NIGERIA’S 23 MILLION CHILD-BRIDES

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It is time to address the menace of early marriages in the society

The recent disclosure by the United Nations Children’s Fund (UNICEF) that Nigeria has the second highest number of child-brides in the world should worry critical stakeholders. It is shameful that no fewer than 23 million girls and women, according to UNICEF, are married out as children in the country. We cannot be tired of drumming the point that too many children and young people are being left behind, especially when it comes to education. This is a menace that will boil over except there is a proactive action by those in authority to redress it.

It is noteworthy that just last year, the United Nations Educational, Scientific and Cultural Organisation (UNESCO) reported that 30 per cent of Nigerian girls aged between 15 and 19, who should still be in school, were already married. UNESCO added that only 14 per cent of girls from low-class families in the country complete primary school. Many of these girls given out in early marriage are of poor background where the parents struggle to provide the basic needs of the family. Among other factors responsible for child marriage are ancient cultural traditions, religious and social pressures and illiteracy.

Child marriage is a manifestation of gender inequality, reflecting social norms that perpetuate discrimination. In most instances, girls forced into early marriages do not know and may have never met their groom. The act is a violation of human rights and young girls who marry as children are more likely to drop out of school and have limited independence. Sadly, in Nigeria, more than half of the underage children have husbands who are sometimes older than their fathers.

The implication of a child engaging in early marriage is that she is conferred with responsibilities of an adult for which she is not prepared. Besides, a bride child may experience complications from pregnancy and child birth, attributed as the major causes of death among adolescent girls below the age of 19 in Nigeria. Bride children are also susceptible to HIV infections, cervical cancer and obstetric fistulas while their offspring are at increased risk for premature birth and death as neonates, infants, or children. They are also prone to domestic violence, sexual and physical abuse and are at risk of death due to early childbirth.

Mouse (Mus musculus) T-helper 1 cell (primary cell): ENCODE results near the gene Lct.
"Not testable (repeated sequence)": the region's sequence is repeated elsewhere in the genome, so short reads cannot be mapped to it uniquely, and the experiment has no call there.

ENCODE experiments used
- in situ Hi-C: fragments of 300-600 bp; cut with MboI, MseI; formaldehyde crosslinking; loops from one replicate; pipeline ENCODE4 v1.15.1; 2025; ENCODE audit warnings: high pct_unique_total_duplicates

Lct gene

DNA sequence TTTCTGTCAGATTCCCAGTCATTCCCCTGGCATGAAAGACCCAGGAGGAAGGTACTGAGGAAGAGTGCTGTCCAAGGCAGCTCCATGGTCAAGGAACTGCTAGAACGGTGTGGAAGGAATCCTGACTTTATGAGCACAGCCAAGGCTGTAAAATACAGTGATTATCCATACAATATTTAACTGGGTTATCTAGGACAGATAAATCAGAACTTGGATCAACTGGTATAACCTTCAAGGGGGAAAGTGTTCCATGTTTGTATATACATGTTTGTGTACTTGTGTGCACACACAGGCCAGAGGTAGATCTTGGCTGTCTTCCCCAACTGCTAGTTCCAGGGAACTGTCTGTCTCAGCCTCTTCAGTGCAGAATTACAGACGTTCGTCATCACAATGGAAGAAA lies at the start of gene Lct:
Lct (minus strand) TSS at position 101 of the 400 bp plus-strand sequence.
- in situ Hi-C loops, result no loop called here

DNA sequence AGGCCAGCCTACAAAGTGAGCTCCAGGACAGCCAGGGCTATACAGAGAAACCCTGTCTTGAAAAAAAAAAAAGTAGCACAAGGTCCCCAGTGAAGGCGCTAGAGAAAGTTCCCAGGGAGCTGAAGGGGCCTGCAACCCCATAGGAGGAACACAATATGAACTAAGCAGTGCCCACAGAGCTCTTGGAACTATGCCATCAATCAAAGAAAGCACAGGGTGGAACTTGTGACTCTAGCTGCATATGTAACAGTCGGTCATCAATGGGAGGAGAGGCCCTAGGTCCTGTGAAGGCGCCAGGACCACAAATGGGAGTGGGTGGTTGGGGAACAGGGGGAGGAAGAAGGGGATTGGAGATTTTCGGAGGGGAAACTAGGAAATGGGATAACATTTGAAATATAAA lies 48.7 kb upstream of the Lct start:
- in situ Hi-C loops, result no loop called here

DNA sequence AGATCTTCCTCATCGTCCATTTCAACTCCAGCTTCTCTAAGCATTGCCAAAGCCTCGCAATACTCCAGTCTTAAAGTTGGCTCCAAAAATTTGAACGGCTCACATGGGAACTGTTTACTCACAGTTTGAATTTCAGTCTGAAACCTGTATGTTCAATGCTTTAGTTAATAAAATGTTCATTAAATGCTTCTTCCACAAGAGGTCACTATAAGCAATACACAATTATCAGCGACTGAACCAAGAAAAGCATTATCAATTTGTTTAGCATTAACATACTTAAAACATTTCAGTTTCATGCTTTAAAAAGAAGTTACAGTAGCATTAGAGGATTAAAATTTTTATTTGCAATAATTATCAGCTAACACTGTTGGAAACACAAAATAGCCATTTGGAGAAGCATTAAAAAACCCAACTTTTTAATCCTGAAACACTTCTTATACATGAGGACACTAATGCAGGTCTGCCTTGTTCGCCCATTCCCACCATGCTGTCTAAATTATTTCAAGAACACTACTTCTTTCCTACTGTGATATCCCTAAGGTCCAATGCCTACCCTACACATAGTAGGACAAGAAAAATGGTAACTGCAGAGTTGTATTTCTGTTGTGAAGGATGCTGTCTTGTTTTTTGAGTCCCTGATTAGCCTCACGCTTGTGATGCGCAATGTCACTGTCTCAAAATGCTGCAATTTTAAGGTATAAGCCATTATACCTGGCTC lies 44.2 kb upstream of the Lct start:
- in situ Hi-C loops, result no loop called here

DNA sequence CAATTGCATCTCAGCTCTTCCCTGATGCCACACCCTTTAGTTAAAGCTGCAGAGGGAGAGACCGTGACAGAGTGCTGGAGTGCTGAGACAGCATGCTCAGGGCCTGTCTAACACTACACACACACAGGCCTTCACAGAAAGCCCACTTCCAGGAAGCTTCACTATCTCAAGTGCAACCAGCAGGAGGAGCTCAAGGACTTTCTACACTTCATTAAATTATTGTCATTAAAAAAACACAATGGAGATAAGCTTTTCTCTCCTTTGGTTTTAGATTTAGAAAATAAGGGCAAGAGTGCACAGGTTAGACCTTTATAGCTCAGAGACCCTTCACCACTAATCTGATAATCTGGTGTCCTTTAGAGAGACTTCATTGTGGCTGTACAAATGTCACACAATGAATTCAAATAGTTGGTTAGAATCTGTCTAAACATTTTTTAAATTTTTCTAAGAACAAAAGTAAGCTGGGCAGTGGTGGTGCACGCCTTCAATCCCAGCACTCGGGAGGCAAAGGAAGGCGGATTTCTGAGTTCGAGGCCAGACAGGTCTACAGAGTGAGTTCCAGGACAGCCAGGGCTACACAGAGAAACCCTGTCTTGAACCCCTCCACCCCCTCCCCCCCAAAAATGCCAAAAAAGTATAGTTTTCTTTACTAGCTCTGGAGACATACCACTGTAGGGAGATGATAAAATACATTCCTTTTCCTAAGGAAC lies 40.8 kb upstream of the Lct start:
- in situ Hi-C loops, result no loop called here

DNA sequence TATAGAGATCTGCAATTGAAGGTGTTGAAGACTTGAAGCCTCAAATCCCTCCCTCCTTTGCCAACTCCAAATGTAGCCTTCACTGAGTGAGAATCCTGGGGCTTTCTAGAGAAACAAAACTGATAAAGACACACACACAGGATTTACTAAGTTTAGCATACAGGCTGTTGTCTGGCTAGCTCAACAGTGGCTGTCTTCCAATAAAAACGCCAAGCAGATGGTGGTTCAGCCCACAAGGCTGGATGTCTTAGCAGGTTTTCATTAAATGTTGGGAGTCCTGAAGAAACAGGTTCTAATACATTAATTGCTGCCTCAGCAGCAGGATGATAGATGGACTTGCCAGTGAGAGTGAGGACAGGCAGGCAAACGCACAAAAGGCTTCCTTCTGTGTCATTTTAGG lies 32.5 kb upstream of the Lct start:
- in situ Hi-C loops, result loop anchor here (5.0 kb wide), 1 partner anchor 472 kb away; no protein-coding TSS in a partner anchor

This arbitrary practice is the cause in elevated cases of brides, who resort to killing their supposed husbands mainly by poisoning as the marriage is not consensual and contractual as demanded by law. Though there is a public outcry against under-age marriage and attempt to prohibit it by amending section 29, sub section 4 of the constitution, the practice, however, continues with all the risks it poses. Some states and influential political figures have doggedly opposed the attempt by insisting on the status quo on the pretext of religion.

We call on government to address this menace in view of its consequences on women and the social economic development of the country. A bride child is denied her right to education, thus restricting both her development and contribution to the society. It also places restriction on her labour market participation and compounds global efforts to eliminate poverty. Beyond all these, we are particularly concerned that early betrothal places child brides at risk of widowhood at early age as they are significantly younger than their husbands. That risk subjugates them to economic and social challenges for a greater portion of their lives, compared to women who get married as adults. That is aside other negative consequences.

We call for more concerted efforts in dealing with the menace of child bride that has become for Nigeria another emblem of shame.